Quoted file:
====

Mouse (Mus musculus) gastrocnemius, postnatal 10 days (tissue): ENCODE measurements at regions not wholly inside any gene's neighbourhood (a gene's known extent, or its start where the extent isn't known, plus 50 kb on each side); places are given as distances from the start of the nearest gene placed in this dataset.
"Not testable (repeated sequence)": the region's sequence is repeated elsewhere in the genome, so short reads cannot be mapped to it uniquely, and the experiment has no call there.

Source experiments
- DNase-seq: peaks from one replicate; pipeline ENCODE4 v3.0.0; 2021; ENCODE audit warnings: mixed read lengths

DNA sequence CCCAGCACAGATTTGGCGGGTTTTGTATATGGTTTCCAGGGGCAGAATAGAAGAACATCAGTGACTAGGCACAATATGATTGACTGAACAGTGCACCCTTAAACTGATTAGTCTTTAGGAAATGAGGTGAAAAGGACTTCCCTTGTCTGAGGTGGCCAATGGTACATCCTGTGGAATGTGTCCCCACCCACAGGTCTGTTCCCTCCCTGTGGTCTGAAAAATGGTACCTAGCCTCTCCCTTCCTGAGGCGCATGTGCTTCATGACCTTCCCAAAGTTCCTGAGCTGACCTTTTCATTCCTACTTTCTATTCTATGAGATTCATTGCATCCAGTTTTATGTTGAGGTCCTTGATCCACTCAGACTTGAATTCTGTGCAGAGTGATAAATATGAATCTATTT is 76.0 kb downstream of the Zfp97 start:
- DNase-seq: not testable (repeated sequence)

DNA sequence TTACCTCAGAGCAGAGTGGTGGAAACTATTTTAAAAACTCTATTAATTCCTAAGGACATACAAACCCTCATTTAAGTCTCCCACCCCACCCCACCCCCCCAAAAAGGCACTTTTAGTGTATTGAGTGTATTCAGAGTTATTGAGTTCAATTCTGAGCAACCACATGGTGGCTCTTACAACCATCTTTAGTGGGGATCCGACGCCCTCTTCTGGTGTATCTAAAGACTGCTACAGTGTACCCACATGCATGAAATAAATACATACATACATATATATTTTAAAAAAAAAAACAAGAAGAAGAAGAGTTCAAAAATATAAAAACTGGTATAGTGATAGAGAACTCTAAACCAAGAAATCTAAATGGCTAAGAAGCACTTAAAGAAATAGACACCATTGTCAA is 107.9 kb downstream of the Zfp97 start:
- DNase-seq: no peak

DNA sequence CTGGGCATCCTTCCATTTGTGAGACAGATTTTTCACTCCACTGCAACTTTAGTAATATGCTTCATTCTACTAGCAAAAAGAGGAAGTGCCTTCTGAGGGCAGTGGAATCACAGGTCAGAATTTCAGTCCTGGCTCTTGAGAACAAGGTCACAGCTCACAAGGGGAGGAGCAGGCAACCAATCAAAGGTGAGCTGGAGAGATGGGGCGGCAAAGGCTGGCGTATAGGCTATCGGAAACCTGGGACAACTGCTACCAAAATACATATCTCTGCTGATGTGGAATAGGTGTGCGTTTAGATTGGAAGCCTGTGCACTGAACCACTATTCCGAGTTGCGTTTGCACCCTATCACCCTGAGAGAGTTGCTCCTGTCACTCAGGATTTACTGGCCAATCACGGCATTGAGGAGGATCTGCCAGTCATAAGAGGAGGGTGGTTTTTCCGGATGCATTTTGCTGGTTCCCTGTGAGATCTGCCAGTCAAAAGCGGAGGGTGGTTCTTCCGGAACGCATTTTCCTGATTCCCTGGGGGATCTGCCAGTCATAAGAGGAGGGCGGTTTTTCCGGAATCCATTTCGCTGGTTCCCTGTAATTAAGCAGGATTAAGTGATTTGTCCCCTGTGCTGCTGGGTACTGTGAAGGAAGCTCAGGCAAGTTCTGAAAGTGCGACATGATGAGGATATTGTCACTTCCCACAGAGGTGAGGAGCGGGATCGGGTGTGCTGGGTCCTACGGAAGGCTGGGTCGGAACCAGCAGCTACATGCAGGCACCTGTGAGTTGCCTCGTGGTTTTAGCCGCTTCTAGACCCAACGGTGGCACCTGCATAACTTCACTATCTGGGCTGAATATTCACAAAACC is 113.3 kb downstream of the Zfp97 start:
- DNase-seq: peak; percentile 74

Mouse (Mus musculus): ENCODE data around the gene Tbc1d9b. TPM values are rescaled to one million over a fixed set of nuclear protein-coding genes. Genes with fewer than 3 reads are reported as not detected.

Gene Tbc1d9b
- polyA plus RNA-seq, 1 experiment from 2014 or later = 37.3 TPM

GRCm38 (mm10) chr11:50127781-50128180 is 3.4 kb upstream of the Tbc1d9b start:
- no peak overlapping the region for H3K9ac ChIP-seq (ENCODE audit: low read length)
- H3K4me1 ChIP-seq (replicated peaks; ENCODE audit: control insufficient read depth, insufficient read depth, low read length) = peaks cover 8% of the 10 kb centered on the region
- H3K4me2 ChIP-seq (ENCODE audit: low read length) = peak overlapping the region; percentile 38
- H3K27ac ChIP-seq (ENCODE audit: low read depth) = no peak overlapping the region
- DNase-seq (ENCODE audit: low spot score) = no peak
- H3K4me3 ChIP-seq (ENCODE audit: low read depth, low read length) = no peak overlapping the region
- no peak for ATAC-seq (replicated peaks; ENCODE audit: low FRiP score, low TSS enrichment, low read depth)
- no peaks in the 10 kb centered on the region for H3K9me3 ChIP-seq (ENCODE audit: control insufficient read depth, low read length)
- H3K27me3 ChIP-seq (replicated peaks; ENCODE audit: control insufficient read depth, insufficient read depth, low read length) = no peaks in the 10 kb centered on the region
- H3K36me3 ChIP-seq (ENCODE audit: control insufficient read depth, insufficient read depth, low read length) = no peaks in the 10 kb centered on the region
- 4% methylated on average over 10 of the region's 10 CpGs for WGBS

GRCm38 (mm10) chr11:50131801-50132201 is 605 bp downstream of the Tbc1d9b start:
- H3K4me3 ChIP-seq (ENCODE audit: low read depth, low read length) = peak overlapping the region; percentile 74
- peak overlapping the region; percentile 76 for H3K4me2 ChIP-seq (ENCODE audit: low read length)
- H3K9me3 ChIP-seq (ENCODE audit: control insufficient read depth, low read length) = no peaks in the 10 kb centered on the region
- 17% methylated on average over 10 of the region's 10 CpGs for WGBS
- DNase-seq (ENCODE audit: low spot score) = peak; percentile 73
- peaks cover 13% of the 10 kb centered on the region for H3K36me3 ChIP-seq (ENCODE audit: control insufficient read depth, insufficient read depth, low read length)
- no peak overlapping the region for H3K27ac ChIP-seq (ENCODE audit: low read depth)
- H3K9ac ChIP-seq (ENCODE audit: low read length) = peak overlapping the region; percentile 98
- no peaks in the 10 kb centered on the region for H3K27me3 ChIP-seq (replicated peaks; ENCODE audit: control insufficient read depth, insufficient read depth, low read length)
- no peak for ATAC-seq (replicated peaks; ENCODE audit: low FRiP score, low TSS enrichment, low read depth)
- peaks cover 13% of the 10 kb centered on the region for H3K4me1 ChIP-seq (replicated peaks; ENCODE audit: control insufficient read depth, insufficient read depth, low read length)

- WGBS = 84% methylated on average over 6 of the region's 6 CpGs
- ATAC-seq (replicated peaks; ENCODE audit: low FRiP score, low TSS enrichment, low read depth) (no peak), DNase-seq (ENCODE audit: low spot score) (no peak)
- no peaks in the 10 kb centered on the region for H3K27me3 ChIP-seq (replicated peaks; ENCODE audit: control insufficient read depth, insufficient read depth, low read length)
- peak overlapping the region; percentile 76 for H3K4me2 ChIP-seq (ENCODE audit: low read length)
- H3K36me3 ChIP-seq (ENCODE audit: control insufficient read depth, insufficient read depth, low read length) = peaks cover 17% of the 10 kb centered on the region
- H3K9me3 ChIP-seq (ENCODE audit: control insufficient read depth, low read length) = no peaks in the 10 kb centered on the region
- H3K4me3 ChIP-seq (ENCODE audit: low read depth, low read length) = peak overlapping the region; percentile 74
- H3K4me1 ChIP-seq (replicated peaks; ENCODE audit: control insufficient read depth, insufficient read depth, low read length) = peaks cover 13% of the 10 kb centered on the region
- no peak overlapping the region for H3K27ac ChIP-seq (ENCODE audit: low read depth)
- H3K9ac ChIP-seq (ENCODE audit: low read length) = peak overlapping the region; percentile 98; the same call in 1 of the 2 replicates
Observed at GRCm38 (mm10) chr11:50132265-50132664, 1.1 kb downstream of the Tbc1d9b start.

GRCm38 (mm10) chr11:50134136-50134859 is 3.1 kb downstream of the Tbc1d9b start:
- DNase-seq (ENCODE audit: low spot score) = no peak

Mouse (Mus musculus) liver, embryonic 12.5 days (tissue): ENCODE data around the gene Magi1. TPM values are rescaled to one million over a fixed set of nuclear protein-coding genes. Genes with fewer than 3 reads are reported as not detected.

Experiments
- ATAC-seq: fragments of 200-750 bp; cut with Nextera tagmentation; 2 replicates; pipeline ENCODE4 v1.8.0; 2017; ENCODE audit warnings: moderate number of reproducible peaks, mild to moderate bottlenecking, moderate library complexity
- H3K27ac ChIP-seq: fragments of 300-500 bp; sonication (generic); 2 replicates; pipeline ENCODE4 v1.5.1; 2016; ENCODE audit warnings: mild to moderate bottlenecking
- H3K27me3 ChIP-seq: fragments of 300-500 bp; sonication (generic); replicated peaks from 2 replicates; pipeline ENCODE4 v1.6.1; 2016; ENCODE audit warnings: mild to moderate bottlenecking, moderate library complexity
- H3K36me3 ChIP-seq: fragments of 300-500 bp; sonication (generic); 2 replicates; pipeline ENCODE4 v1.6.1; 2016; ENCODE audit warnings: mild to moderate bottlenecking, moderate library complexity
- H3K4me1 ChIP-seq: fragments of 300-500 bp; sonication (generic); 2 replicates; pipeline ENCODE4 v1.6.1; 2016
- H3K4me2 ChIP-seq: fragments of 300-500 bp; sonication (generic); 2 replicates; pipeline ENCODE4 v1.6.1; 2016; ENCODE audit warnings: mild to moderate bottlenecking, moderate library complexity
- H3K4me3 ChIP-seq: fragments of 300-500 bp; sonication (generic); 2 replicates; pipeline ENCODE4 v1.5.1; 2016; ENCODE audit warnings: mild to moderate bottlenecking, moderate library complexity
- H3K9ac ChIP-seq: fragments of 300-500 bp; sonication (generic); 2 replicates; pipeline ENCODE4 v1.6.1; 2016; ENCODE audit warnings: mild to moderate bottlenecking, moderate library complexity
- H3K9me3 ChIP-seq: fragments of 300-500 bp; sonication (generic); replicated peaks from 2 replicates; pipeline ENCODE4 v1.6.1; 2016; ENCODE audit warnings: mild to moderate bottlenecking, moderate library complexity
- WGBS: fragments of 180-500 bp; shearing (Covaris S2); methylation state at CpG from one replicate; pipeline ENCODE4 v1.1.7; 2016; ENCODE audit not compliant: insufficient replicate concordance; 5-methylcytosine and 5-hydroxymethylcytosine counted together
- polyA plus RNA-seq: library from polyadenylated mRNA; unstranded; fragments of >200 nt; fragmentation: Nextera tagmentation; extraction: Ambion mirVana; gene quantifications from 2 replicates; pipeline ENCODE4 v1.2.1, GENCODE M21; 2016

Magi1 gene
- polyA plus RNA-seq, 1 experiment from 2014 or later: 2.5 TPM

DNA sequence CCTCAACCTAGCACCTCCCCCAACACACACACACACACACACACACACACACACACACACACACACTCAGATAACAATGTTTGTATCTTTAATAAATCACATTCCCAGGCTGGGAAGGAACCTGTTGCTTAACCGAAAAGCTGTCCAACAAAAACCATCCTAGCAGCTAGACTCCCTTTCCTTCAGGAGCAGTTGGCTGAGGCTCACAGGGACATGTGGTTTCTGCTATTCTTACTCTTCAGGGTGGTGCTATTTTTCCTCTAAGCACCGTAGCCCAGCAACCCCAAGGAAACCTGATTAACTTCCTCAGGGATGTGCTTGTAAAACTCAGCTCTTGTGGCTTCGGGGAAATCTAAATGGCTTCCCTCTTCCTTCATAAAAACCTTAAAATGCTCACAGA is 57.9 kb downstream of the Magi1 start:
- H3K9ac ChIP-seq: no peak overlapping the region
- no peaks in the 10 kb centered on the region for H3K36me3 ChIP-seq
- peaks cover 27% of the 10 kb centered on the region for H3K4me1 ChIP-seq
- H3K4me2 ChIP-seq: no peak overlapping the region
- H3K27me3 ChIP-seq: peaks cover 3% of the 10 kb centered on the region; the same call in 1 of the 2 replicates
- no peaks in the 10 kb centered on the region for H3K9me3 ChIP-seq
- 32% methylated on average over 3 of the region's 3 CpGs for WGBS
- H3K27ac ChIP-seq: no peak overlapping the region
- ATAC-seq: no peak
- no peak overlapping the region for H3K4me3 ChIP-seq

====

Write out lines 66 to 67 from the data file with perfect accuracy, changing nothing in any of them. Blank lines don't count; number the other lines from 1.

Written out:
DNA sequence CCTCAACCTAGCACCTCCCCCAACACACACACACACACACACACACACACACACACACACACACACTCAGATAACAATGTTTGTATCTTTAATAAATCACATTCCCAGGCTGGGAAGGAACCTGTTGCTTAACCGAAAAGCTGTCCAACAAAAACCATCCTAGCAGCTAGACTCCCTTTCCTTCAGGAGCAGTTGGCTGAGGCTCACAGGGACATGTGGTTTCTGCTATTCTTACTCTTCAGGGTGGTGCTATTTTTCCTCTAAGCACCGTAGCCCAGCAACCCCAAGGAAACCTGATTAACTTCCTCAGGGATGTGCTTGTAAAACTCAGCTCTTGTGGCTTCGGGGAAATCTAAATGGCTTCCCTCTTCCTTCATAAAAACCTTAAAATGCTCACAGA is 57.9 kb downstream of the Magi1 start:
- H3K9ac ChIP-seq: no peak overlapping the region